How often do you want to access the dollar market next year?

During the roadshow, we learned that investors value a strategic approach, and liquidity. It is important to us that we have a regular presence in the dollar market. Depending on market conditions - and following our strategic approach - we want to regularly launch one or two liquid benchmark dollar issues per year.

You have told investors that you want to build a small curve in the dollar, with maturities ranging from two to five years. So you could almost be done in the coming year. Could you imagine expanding the curve further, and possibly issuing a ten-year bond?

You are right, we want to build a curve in the dollar. We will have to aim for different points on the curve through corresponding maturities. The statutes of the ESM and the EFSF – in other words, our mandate – allow us to issue a ten-year bond. But given the current market conditions in the dollar area, short-term maturities in the dollar are considered to be more attractive from an issuer's point of view. In the euro, on the other hand, the longer maturities are more attractive. Therefore, short-term dollar issues are more realistic from today's perspective. But it always depends on market conditions and investor appetite.

Do you also want to issue in other currencies?

At the beginning of this year, we got the green light to issue in currencies other than the euro. So in principle, we can issue in any currency. The dollar issue was the only actual project we did. This meant a huge effort for us. And now we want to build up the curve in the US currency, as we said. We want to put our presence in the US market on a solid foundation. In addition, of course, our involvement in the euro market will continue to be strong, as this is our main market on the funding side. In short: yes, we could issue in other currencies, but it’s not on the agenda in the near future.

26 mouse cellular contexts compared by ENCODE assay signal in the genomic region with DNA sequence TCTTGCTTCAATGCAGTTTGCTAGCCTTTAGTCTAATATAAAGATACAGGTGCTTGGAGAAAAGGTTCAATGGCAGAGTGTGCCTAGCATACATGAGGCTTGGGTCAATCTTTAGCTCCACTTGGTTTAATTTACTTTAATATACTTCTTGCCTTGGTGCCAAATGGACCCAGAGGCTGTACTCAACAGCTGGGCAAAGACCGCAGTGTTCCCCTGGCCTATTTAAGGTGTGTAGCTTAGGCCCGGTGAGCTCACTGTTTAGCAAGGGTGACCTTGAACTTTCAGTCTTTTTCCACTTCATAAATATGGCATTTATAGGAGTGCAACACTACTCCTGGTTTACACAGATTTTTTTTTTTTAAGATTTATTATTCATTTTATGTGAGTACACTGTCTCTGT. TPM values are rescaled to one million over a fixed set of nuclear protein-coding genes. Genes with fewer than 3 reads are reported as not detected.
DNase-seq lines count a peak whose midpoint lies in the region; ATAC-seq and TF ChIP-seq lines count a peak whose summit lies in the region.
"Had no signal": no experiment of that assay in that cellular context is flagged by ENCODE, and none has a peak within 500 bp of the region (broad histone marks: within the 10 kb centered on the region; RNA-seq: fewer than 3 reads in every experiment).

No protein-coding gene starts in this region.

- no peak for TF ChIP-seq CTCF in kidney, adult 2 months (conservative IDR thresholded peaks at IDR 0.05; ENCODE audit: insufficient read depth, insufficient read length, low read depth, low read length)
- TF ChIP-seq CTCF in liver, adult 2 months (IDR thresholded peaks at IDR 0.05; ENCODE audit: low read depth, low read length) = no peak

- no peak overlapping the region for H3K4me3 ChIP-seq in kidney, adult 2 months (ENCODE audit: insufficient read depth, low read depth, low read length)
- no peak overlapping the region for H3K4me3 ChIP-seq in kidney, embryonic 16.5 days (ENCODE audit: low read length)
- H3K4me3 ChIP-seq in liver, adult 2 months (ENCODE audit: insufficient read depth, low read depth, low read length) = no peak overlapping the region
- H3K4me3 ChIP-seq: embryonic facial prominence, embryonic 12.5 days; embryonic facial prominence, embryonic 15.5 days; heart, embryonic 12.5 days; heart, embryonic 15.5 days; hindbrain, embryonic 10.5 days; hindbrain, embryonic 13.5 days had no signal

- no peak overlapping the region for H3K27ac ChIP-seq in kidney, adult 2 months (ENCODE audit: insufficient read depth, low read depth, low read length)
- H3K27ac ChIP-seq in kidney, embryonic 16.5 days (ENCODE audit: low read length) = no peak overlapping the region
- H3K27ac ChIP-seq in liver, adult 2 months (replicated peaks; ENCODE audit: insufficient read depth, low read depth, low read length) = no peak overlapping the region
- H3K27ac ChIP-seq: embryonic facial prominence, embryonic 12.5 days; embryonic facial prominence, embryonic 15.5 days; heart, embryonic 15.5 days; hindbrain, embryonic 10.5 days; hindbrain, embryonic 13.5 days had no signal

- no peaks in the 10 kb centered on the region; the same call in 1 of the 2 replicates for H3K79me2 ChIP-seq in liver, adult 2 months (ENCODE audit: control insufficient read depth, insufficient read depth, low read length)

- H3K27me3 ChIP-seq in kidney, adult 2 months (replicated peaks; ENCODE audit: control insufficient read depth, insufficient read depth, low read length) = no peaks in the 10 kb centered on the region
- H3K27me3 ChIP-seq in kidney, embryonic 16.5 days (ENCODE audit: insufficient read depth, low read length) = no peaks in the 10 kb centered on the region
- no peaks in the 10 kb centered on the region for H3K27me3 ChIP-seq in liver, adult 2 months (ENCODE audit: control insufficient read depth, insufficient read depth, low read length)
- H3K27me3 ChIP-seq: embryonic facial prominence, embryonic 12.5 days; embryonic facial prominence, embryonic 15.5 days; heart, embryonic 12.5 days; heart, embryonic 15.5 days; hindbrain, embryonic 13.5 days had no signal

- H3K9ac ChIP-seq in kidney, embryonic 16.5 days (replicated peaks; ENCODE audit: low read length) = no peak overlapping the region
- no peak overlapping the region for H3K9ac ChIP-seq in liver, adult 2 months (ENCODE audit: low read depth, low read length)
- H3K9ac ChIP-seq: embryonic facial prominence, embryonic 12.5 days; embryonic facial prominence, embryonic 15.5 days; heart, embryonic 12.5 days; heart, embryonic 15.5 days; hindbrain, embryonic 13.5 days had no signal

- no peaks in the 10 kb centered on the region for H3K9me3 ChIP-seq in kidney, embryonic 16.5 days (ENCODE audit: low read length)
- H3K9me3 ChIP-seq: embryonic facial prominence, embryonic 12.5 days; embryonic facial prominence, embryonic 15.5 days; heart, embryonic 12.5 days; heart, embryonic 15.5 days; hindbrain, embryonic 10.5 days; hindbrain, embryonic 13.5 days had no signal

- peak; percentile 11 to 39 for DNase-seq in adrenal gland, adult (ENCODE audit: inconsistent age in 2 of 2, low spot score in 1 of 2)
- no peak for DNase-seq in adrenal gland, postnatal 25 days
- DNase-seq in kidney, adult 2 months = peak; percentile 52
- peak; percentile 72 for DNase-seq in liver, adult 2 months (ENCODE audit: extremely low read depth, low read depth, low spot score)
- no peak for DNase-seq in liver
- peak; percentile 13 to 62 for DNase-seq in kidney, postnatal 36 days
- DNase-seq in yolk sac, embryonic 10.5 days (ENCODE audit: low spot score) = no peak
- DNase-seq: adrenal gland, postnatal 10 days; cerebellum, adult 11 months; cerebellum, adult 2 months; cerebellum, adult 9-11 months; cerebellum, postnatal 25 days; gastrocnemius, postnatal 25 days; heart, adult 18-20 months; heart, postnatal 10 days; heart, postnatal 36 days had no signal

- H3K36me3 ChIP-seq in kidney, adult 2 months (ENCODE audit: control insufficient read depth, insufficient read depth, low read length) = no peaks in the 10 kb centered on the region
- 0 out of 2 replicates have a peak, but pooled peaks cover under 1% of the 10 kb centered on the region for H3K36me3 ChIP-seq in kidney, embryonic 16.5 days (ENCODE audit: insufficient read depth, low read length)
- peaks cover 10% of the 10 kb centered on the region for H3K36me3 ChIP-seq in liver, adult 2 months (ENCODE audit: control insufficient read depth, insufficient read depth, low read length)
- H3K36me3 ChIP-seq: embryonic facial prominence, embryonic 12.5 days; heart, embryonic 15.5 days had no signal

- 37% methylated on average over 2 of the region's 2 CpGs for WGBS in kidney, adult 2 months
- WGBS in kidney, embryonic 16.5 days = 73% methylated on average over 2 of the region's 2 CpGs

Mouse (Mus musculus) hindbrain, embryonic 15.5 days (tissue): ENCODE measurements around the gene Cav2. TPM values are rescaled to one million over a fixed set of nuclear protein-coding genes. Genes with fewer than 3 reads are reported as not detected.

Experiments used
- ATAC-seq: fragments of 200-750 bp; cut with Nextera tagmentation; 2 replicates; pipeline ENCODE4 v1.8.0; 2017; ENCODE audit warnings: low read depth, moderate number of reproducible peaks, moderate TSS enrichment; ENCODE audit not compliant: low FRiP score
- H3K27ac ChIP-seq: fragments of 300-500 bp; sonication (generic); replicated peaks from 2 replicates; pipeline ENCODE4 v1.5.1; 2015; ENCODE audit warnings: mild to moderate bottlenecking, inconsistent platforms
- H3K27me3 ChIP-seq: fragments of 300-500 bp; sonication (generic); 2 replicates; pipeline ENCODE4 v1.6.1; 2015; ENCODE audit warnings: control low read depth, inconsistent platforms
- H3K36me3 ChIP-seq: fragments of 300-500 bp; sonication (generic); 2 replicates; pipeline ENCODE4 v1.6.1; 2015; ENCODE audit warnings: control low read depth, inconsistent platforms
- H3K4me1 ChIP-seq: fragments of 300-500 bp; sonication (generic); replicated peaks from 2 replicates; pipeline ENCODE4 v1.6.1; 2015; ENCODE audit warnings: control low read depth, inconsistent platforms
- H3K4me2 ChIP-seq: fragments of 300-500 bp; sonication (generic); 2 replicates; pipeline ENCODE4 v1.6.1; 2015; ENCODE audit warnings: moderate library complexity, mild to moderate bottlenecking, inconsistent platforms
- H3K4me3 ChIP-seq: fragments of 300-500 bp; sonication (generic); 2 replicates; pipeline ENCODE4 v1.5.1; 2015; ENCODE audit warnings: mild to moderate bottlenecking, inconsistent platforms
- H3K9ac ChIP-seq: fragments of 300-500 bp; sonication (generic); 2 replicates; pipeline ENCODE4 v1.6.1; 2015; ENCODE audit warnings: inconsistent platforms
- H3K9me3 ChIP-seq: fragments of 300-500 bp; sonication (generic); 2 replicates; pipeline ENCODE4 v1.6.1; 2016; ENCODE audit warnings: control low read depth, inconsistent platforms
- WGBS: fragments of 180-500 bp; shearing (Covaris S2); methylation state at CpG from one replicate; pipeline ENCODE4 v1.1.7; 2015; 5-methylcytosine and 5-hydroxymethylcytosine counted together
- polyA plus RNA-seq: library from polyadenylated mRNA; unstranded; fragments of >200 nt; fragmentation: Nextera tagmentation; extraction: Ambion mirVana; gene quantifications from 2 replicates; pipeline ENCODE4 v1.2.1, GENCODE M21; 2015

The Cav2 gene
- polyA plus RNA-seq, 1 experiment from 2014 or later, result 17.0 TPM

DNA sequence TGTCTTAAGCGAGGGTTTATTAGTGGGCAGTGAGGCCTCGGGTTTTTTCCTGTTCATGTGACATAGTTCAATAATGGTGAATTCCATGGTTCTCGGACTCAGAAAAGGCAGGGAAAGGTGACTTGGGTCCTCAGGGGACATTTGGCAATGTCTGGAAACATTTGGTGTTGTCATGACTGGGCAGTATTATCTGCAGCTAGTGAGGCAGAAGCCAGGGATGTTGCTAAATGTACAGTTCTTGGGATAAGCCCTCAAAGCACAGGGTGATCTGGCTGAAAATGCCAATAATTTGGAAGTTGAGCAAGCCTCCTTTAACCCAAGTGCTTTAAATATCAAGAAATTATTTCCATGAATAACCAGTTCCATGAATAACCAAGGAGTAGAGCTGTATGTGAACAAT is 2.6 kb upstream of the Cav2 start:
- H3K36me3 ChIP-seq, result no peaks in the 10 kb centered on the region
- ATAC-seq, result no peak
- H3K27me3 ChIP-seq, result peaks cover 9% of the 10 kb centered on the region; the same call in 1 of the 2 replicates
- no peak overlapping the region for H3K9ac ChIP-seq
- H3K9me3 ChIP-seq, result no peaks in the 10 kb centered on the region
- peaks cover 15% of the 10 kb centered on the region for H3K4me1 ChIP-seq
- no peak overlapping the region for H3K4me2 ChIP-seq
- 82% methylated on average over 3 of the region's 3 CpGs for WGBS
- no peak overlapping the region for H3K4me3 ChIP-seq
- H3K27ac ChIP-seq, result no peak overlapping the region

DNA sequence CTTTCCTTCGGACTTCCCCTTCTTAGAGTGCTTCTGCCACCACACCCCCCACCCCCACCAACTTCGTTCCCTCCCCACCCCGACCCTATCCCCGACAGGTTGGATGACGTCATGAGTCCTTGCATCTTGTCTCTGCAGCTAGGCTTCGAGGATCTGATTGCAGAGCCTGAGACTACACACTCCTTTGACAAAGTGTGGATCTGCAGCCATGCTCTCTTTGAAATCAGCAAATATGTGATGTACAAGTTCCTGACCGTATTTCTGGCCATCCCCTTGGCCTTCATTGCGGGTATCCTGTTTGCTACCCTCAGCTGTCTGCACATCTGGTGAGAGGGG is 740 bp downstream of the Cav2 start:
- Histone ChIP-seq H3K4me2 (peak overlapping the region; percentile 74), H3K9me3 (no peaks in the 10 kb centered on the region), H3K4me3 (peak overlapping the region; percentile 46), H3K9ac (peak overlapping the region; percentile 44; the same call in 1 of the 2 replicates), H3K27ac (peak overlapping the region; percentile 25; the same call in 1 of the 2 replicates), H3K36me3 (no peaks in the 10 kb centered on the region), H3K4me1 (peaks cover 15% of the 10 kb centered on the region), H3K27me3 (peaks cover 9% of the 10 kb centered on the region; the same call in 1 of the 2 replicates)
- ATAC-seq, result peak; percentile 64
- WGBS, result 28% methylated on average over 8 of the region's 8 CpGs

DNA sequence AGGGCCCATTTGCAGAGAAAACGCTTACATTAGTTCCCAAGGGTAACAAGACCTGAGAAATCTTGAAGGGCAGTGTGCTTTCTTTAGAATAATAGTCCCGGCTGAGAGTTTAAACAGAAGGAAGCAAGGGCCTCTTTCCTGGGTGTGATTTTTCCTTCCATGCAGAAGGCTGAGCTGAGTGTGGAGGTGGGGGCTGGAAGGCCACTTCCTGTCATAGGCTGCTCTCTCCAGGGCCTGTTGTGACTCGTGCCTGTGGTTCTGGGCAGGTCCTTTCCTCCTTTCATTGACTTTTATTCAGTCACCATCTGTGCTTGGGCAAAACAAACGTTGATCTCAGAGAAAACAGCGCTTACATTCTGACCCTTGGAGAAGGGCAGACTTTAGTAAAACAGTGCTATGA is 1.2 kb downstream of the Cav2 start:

We are still in an environment of historically low interest rates. Investors are still looking for returns. In this context, many prefer long or ultra-long run times. What is your longest maturity at the moment, and are you planning to further extend the maturity spectrum in euros?

It is important to understand that our bond maturities must correspond to the maturities of the loans we have granted. This means that the maturity of a bond cannot go beyond that of the longest loan. In addition, we may not issue beyond 45 years. That is what our statutes tell us. The ESM's longest loans expires in 2059, for the EFSF it is 2056. We will not issue beyond those dates. The longest bond we have issued so far for the ESM was a 40-year, in 2015. The EFSF sold a 39-year bond in February of this year. The paper expires in 2056, exactly when the last Greek loan expires. That’s when the last repayment from the Greeks is due.

Will you continue to make a very broad offer to the market?